I think that C++ code is better with the per-object locks in place, but the standard is unclear on what is considered allowable behavior. I believe the standard permits a global lock, or a per-object lock, or something in between. The implementation choice affects what is valid user code. My "highly contrived" example wouldn't deadlock with a single global lock implementation, but the "lightly contrived" example will.

C++14 6.7 Declaration statement, clause 4 has the standardese for "Magic"
/ thread-safe statics. Footnote 91 says "The implementation must not
introduce any deadlock around execution of the initializer." I believe
this is unimplementable.

While your interpretation is not unreasonable, I believe you've
misunderstood the meaning and intent of this footnote. Note that it says
*the implementation* must not introduce any deadlock -- that is, there must
not be any deadlock that is not implied by the program semantics. The
normative sentence preceding this footnote says "If control enters the
declaration concurrently while the variable is being initialized, the
concurrent execution shall wait for completion of the initialization." The
potential for deadlock in that rule is not affected by the presence of this
footnote, because that's deadlock introduced by the language semantics, not
deadlock introduced by the implementation.

To understand the purpose of this footnote, you need to look at how GCC 3.x
implemented thread-safe local statics (prior to standardization). They had
a single, global, recursive mutex protecting all local static
initialization. This results in deadlock *introduced by the implementation*
if a static local variable's initializer spawns and joins a thread, and
that thread triggers initialization of a different static local variable.
It is specifically that implementation strategy which is being called out
as non-conforming here.

The standard (and users) require mutual exclusion (though not necessarily a

Thanks for the clear explanation. Would it be possible to tack on a few more words onto that footnote to clear that up? My mistake reading of that note was basically “No deadlocks allowed”, when my reading of the text should have been “No deadlocks allowed beyond the ones we just mandated”.

Perhaps…
“The implementation must not introduce any deadlocks around execution of the initializer that are not implied by the program semantics”.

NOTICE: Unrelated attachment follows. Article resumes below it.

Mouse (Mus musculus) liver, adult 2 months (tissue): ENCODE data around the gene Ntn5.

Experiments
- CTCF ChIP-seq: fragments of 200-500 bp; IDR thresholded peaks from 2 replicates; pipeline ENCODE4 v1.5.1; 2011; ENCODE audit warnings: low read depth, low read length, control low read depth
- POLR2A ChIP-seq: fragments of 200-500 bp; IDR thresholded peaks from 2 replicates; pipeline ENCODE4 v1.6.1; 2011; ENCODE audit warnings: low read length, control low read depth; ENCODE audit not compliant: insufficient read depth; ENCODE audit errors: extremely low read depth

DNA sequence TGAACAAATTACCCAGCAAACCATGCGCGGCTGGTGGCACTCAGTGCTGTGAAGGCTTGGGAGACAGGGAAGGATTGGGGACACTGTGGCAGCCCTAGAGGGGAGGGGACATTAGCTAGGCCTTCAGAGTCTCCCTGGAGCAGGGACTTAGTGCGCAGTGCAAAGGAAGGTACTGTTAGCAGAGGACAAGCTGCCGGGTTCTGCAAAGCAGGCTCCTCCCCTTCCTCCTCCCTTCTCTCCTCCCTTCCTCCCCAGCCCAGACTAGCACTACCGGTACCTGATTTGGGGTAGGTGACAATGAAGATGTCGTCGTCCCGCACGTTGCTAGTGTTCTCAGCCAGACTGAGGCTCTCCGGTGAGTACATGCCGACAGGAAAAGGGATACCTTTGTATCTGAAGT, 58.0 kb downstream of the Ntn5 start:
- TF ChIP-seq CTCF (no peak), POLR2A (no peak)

Maybe the redundancy is against the C++ standards style, but it would make it a bit more obvious to readers of the spec that some deadlocks are not only possible, but required.

I have seen deadlocks being reported on OSX.
Consider this example

#include <thread>
#include <string>
#include <mutex>

using namespace std::chrono_literals;
std::mutex mtx;

int main() {
  // This initializes a static under the mutex
  std::thread t1([]{
    std::lock_guard<std::mutex> lock(mtx);
    std::this_thread::sleep_for(100ms);
    static std::string goo = "goo";
  });

  // This thread initializes another static whose ctor locks the same mutex
  std::thread t2([]{
    struct str {
      str() {
        std::this_thread::sleep_for(100ms);
        std::lock_guard<std::mutex> lock(mtx);
      }
    };
    static str s;
  });
  t1.join(); t2.join();
}

Apple's implementation[1] has a bug which would make this code deadlock as the
same mutex is used and kept locked while initializing both statics. That's a
classical deadlock with two mutexes locked in different order.
I believe this kind of deadlock is what the standard forbid.

I don't have OSX at hand so I could not verify this is still accurate. Please
someone correct me if i'm wrong.

[1]
http://opensource.apple.com/source/libcppabi/libcppabi-26/src/cxa_guard.cxx

Perhaps we could simply remove the footnote, if it's creating confusion
rather than removing it. If you file an editorial issue at
github.com/cplusplus/draft/issues, I or one of the other maintainers of the
C++ draft will look into rewording or removing this. Thanks!

https://github.com/cplusplus/draft/issues/849